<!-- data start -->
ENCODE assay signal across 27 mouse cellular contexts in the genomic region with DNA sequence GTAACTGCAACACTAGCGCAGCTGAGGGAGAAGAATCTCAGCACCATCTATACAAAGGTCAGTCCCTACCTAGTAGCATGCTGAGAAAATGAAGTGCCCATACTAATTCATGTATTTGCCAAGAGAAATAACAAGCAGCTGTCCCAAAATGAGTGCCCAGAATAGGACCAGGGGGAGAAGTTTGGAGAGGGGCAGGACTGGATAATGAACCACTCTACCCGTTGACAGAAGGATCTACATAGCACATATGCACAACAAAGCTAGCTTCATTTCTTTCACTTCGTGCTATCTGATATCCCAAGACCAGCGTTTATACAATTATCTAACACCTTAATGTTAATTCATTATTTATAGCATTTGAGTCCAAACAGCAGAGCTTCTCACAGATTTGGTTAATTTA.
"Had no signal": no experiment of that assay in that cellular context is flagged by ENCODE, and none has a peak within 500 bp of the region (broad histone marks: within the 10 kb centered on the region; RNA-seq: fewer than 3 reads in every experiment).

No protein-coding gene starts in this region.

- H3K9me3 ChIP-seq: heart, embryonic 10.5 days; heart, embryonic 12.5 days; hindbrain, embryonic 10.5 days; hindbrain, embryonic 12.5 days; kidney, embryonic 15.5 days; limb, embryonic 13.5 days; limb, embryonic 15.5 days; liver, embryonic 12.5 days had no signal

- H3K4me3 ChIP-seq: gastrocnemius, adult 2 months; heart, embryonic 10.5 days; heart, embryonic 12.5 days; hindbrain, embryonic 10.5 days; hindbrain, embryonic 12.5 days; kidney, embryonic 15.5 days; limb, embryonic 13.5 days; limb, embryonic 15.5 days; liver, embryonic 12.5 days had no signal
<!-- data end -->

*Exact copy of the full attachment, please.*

ENCODE assay signal across 27 mouse cellular contexts in the genomic region with DNA sequence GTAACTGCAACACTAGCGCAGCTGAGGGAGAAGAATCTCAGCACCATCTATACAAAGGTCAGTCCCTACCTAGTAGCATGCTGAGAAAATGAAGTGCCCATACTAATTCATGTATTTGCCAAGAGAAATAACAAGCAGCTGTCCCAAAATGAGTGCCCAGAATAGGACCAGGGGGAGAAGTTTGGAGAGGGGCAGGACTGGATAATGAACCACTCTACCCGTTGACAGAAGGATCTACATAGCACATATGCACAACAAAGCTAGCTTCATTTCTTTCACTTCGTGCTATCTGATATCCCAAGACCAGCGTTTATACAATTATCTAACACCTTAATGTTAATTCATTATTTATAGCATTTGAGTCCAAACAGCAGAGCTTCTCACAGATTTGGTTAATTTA.
"Had no signal": no experiment of that assay in that cellular context is flagged by ENCODE, and none has a peak within 500 bp of the region (broad histone marks: within the 10 kb centered on the region; RNA-seq: fewer than 3 reads in every experiment).

No protein-coding gene starts in this region.

- H3K9me3 ChIP-seq: heart, embryonic 10.5 days; heart, embryonic 12.5 days; hindbrain, embryonic 10.5 days; hindbrain, embryonic 12.5 days; kidney, embryonic 15.5 days; limb, embryonic 13.5 days; limb, embryonic 15.5 days; liver, embryonic 12.5 days had no signal

- H3K4me3 ChIP-seq: gastrocnemius, adult 2 months; heart, embryonic 10.5 days; heart, embryonic 12.5 days; hindbrain, embryonic 10.5 days; hindbrain, embryonic 12.5 days; kidney, embryonic 15.5 days; limb, embryonic 13.5 days; limb, embryonic 15.5 days; liver, embryonic 12.5 days had no signal